Calculation Problem Again

Justin Schwartz jschwart at
Tue Nov 1 13:58:15 MST 1994

On Tue, 1 Nov 1994 tgs at wrote:

> Justin,
> As you know, I still don't have the capacity for a line-item veto reply
> So here's what I remember:
> 1) Since when is anybody saying that the market's failure to adjudge
> externalities means that LTV is wrong?  One of McNally's biggest themes
> is precisely this point--can't judge externalities.  But this is a moral
> critique of a completely a-moral concept--price.  This seems really
> convoluted.

Not what I was saying. I was granting the existence of market failures,
something not relevant to the truth of the LTV.

> 2) On the practicality of state regulation, as my ol' professor Marshall
> Berman would say to a Stalinist in his class, you say A I say B, you say
> A.    As i come up with clinching argument after clinching argument, all you
> do is say, well the state can solve that.  The state's whole capacity to
> solve ANYTHING vis the market is what I'm questioning.

But the state does solve, or mitigate, problems with the market. That's
one reason we struggle for social democratic reforms. We do, don't we?
Face it, if we woke up in America with what they have in Germany or Sweden
we'd think the revolution was over and we won. (This is an exaggeration.)

> 3) Is it market or is it class?  Markets create capitalist classes: that's
> the whole point.

Actually this is not so clear. In Marx's own historical account it is
markets plus state action in the form of enclosures, etc. There's nothing
automatic about it, which is one reason we had markets for tens of
thousands of years before we got capitalism.

> 4) First you say,look at Western Europe, where it worked.  then you come
> along to the part in my message where I say, look at Western Europe,
> where it's falling apart.  So you make up excuses for your panacea.
Of course the social democratic welfare state in Western Europe is under a
great deal of pressure. Still, you mentioned China, and whatever the
difficulties of the European model, these are trivial compared to the
Chinese case. Anyway I am not a social democrat. I do not think that
regulation of the capitalist market is a stable solution. But regulation
of a socialist market is another story.

> 5) Look at Marx and Keynes, by Mattick: he shows how, while initially, during
> the secular boom period, state intervention can appear to resolve the
> crises of the market, all it does is stimulate what investment it can.
> As the secular decline period sets in, this becomes impossible: the state
> acts rather now, not as a stimulus, but as a drag upon production.  It
> is precisely this positive moment in the fall of the rate of profit that
> obscures the negative moment of state intervention for market socialists:
> leading them to believe that the welfare state is ushering in the Golden
> Age.

Mere Keynesianism won't work because the state cannot ensure productive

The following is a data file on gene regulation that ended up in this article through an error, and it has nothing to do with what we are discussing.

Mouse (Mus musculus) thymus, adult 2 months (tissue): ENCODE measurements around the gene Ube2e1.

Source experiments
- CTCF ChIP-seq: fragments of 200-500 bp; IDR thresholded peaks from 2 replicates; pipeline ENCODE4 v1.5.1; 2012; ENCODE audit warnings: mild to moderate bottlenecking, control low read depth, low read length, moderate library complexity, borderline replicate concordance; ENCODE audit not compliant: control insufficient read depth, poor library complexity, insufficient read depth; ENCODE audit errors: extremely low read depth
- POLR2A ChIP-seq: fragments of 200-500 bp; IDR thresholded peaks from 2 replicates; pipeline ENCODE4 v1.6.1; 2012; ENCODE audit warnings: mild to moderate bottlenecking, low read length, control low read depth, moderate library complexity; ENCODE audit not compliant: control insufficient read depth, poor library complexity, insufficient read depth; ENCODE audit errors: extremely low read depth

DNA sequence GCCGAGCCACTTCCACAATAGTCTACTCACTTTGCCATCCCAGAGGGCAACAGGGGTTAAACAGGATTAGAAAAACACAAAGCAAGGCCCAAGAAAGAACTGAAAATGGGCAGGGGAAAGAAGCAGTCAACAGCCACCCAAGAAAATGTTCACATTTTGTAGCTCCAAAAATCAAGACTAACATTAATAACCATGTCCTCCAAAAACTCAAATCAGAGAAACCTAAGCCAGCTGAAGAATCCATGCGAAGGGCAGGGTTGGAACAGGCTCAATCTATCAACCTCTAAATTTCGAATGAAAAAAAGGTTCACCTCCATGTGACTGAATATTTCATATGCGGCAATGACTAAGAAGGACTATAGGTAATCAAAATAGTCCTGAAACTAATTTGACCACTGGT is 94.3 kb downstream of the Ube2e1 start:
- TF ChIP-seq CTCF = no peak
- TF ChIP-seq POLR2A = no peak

investment by capitalists. Nothing can. That's why we have to get rid of
them and have investment directly run by the state. But if investment
doesn't faces constraints of profitability, you get inefficiency and waste
on an even greater level.

> 6) Of course, your resistance to McNally is based ultimately upon your
> rejection of LTV.

No, it's based on my dislike for argument by assertion and quotation. Even
if I thought the LTV were true I would not be persuaded by McNally's
unsupported claims and promissory notes.

  So those of you who have offered those wonderful supports
> (the juan guy last night was absolutely standout theoretical wizardry!  Wow,
> I'm not kidding, juan really has a gift for this kind of thought, makes
> me very envious) have gotta' keep pluggin' away.
> 7)Let's keep this dialogue as Socratic as possible.  Refer me to as little as
> possible: I'm pig ignorant on previous discussion.  Explain as much as you
> have the patience for.  I appreciate it.

Fair enough. I mentioned the Schweickart-Arnold debate about whether
market socialism would degenerate into capitalism (Economics and
Philosophy 1987). Arnold maintained that it would for two reasons:

1. Market competition would force income differentials as firms competed
for scarce managerial talents, and

2. Would force abandonment of self-management because hierarchical
management is more efficient.

Schweickart and I reply:

1a. Who says managerial talent is so scarce? Why do income differentials
amount to class distinctions? In fact they're a lot flatter in most places
than in the U.S. Anyway, class is about ownership, not income. If the
workers own the means of production through the state and the capitalists
don't, highly paid managers are just highly paid managers. Moreover, David
Gilboa pointed out in the Review of Radical Political Economics,
Fall-Winter 1992, that if the income now paid out to stockholders--roughly
1/3 of the total, after wages and other costs--goes to the workers, they
retain income rights no matter how highly managers are paid. Finally, if
workers have the power to hire and fire managers, the latter are
subordinate to them.

Arnold now concedes these points.

2a. The evidence is overwhelming that self-management and worker
participation is never any less efficient, from a technical point of
view, in terms of productivity, than hierarchical management, and often
more efficient. So there would be no pressure for ending self-management.
This data does raise interesting questions about why self-management isn't
more common in capitalism, but I have a story about that. Another time.

The upshot is that degenerative tendencies, on the best story about their
existence, are unsubstantiated.

Finally, I would like to hear less market-bashing and more explanation of
how planning can work better.

--Justin Schwartz


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